Patrick's Day

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St. Patrick's Day

***** Location: Ireland, worldwide
***** Season: Spring (March 17)
***** Category: Observance


St Patrick is the Patron Saint of Ireland,
and his feast day on 17 March is a public holiday celebrated with much enthusiasm. St Patrick's Day always falls within the season of Lent, and for those who keep the fast, it is a day of respite, when the fast may be broken before (hopefully!) being resumed until Easter Eve.

St Patrick's Day is a day of great celebration in all Cathedrals and churches named after St Patrick (foremost among them being St Patrick's Cathedrals of Downpatrick and Dublin) as well as the places most closely associated with the life of St Patrick, such as Slane and Tara (where St Patrick is said to have lit the Easter Fire -- an event which directly led to the Christianisation of Ireland).

Nowadays, St Patrick's Day is also associated with greeting cards, parades, and public firework displays -- as well as with American celebrations, which include green beer, green rivers, gigantic green hats and celebrations in the White House (attended by numerous Irish politicians and VIPs).

Isabelle Prondzynski


Apostle of Ireland, born at Kilpatrick, near Dumbarton, in Scotland, in the year 387; died at Saul, Downpatrick, Ireland, 17 March, 461.
.. .. .. .. .. More is here:


Prayer for St Patrick's Day :

Almighty God,
in your providence you chose your servant Patrick,
to be the apostle of the Irish people
to bring those who were wandering in darkness and error
to the true light and knowledge of your Word:
Grant that walking in that light
we may come at last to the light of everlasting life;
through Jesus Christ our Lord.


St Patrick - the story

St Patrick was born a Briton under Roman rule - the exact location of his birthplace isn't known but it was either the north of England or southern Scotland.

In his teens he was kidnapped and brought to Ireland as a slave by Niall of the Nine Hostages, a famous king of Ireland whose son Laoghaire was later to play a large part in Patrick's mission to convert Ireland to Christianity.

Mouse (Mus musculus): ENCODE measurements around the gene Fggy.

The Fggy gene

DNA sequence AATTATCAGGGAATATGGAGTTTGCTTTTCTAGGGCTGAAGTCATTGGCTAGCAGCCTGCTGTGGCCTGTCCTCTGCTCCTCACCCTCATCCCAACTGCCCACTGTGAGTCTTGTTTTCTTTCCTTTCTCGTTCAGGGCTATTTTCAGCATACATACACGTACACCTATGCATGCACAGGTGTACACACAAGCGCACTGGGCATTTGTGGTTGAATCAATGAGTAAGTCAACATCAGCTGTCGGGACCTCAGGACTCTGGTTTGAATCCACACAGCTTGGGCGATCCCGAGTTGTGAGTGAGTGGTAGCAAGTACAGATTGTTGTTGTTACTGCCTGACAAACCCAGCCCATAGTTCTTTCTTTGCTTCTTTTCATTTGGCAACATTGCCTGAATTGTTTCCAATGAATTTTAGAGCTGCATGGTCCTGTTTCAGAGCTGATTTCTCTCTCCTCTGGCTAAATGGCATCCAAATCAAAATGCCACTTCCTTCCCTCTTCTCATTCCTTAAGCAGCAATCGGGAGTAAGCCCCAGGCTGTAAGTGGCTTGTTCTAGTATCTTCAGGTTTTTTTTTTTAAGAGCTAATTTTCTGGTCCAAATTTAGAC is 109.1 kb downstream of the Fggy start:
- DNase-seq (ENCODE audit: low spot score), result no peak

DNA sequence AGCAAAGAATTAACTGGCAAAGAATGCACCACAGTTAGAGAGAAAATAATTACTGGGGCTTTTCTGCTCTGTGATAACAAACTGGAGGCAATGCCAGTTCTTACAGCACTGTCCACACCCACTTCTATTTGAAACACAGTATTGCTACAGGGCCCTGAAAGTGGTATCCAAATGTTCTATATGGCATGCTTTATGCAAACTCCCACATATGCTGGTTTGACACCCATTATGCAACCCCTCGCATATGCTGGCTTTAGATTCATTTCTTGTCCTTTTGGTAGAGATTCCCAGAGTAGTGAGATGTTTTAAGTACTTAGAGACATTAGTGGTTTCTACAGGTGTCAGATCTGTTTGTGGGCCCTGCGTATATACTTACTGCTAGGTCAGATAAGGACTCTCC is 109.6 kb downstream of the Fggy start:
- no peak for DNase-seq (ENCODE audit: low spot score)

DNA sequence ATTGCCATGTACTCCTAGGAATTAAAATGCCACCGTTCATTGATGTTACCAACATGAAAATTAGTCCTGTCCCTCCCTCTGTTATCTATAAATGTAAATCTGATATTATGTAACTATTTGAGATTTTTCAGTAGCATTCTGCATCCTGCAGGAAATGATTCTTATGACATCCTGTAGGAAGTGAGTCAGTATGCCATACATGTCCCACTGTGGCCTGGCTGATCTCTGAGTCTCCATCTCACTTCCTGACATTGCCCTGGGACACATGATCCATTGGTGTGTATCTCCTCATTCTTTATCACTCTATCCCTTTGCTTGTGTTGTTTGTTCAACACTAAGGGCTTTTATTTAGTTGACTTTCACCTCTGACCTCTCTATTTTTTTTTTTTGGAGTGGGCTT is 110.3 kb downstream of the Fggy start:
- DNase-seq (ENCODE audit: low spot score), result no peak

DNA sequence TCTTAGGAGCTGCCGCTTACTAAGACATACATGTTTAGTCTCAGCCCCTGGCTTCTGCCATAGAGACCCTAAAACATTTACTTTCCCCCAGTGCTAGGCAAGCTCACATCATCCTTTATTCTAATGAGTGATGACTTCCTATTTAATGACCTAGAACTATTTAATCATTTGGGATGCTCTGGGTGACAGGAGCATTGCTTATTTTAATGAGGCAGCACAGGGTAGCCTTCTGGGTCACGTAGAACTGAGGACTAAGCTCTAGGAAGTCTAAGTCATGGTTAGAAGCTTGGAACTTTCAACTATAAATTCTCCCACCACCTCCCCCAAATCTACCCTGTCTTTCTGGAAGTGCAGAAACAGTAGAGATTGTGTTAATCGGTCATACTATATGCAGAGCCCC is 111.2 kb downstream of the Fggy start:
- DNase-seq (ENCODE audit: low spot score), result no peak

Patrick was taken to Antrim where he was sold to a local landowner, Meliuc, who put him to work as a shepherd.

For six long years Patrick lived upon the Slemish mountain with only his sheep for company. The land was bleak and the conditions harsh but Patrick found solace in the faith that his people had abandoned under Roman rule. He prayed day and night to the Christian God who brought him comfort during this time.

One night he heard a voice calling to him, telling him that the time had come to escape. It told him, "See, your ship is ready." Patrick knew that he had to travel south to seek the ship God had told him of. He travelled for 200 miles until he came to Wexford where, sure enough, a boat heading for Britain was waiting.

Patrick approached the captain, who at first denied him passage. He turned away, praying for God's guidance. Before he finished the prayer he heard a member of the crew calling to him to come with them - they had changed their mind and could provide him with safe passage home.

Patrick did not seem destined to have an easy life - when travelling home through Britain he was captured by a band of brigands, who returned him to slavery. Desperate, Patrick heard God's voice reassuring him that, "Two months will you be with them."

Sure enough, after sixty days in their company, God delivered him from their hands. Patrick then spent seven years travelling throughout Europe trying to determine what his purpose on earth was. Eventually he came to the conclusion that he should study to become a true servant of God, taking his message throughout the world.

He first studied at the Lerin Monastery, situated on an island off the Cote d' Azur. On completing his studies he returned to Britain as a priest. He remained in Britain until a voice came to him in a dream. He recognised it as the voice of the Irish, which begged him, "We beseech thee, holy youth, to come and walk once more amongst us." At this point, Patrick's purpose in life was revealed to him - he would convert the Irish to Christianity.

This and more here :


Saint Patrick's Day Parades

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Contrary to popular belief, this tradition did not originate in Ireland. The first St. Patrick's Day celebration in America was in 1737 hosted by the Charitable Irish Society of Boston. Today festive parades are held all over the world, for no more sinister purpose than raising a glass to the saint and celebrating Irishness.

Read more here:
. Reference : Parades